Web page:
W e’re all pretty familiar with the importance of goal-setting, both in our personal and professional lives. But what if all the focus on a final result is actually causing us to under-achieve?
A recent post by American author James Clear piqued our interest. In it, he suggests that goals can actually “reduce your current happiness”. Now, as you know, at PEPworldwide:nz we’re pretty big on goal-setting – so we thought this warranted a little further investigation. Does this contradict those PEP principles we know and love?
Not at all, says PEPworldwide:nz managing director Kathryn Anda. Clear’s point is that we should take a step back and focus on the process, rather than agonising over the end result. “Sometimes something is so big we don’t even make a start, and then it hangs over us,” she explains. “How many times have you got to the stage where you’ve created a goal – and then you haven’t managed to progress it any further? The key is simply to initiate a process.”
What we propose then is not so much a paradigm shift in our approach to goal-setting as a slight readjustment of perspective. Clear uses a sporting analogy as an example: if you were a basketball coach and focused only on what your team did at practice each day, rather than focusing on winning the championship, would you still get results? He believes that you would. And we agree. Sure, we’re all about setting goals (realistic ones, remember!) – but we also encourage our clients to both carefully plan and successfully execute each step they will take towards achieving them.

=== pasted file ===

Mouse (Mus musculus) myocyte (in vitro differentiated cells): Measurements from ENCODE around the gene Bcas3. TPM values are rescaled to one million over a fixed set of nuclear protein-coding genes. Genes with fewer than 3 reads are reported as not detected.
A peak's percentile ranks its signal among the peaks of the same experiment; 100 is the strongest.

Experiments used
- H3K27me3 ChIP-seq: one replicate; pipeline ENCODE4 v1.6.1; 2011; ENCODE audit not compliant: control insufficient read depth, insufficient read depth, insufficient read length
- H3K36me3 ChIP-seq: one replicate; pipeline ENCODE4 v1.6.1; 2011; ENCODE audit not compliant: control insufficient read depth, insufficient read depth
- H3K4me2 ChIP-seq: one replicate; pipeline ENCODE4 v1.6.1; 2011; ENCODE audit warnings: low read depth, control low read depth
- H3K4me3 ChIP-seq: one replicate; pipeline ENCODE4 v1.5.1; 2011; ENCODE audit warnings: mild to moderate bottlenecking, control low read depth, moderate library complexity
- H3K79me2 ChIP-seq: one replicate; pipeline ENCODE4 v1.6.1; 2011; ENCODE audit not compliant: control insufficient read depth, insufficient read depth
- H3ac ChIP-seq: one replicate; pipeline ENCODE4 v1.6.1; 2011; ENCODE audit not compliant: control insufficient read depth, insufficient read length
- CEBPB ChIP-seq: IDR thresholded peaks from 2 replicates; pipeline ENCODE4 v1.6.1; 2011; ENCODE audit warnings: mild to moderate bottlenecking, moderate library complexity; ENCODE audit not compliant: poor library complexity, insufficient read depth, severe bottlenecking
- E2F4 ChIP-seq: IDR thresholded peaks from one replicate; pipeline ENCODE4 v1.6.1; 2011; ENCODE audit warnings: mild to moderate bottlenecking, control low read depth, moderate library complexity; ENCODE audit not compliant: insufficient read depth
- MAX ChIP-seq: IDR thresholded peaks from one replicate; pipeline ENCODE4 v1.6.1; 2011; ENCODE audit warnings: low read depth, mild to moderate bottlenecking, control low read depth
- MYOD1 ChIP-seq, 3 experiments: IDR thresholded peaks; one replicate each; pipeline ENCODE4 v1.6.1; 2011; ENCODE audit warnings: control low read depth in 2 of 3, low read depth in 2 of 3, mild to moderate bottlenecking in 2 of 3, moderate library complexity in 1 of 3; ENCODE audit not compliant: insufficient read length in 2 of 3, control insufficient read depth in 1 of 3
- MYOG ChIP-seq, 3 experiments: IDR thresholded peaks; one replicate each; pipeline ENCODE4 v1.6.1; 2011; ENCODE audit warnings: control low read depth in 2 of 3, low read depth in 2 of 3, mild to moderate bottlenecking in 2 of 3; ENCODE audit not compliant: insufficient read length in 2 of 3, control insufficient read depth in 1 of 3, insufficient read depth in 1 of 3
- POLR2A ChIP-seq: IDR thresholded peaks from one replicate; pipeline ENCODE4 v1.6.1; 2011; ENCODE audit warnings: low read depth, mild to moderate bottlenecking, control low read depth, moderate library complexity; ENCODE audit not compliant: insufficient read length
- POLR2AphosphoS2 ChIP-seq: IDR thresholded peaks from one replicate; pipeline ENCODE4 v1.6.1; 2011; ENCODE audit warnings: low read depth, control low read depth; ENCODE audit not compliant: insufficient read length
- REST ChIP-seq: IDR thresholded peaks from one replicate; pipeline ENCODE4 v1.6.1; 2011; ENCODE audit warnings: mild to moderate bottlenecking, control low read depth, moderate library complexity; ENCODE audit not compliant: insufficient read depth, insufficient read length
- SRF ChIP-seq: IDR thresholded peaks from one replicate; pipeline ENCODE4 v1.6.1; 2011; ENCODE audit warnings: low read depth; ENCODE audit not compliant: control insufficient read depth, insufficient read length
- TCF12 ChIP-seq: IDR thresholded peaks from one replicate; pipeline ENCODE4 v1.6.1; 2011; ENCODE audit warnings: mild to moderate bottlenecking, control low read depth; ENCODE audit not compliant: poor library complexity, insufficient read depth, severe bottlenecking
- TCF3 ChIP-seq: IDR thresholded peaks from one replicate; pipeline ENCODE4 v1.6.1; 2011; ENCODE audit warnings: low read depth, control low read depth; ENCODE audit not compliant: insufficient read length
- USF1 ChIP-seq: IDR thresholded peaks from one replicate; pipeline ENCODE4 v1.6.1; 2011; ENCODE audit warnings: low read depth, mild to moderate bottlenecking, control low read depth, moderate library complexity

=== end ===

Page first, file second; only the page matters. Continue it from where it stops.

So let’s set these systems in place. We’ve included a few tips to get you started:
Clarity is, as always, essential.
We may be advocating a change in perspective, but you still need to identify your target. “We often have clear goals in our personal lives, but do you have clarity on what you’d like to accomplish at work?” asks Anda. “The first step is to identify exactly what you need to achieve.”
Just do it!
That familiar PEP principle still applies. “Take that first step, write the first sentence, just start the process,” says Anda. “Once you’ve started that process, it’s easy to build the momentum.”
Acknowledge your success at every step – not just the final one.
The most important part of shifting our focus from the milestone to the method, says Anda, is about celebrating our success along the way. “Once you’ve made a start, acknowledge what you’ve achieved already,” she explains. “Don’t wait until the end to celebrate, because that can be self-defeating. You’ll knock yourself down for not reaching your goal yet – when instead you should be celebrating the three or four really great steps you have taken towards achieving it. It’s about creating small wins along the way.”
So our challenge to you is this: identify a goal that you have yet to achieve – we’re pretty sure you’ll have one – and take the first step towards it. But this time, ease up on your expectations. Pay a little more attention to your journey, and a little less attention to your arrival. And let us know where this approach takes you. Whatever happens, we think you’ll enjoy the ride.
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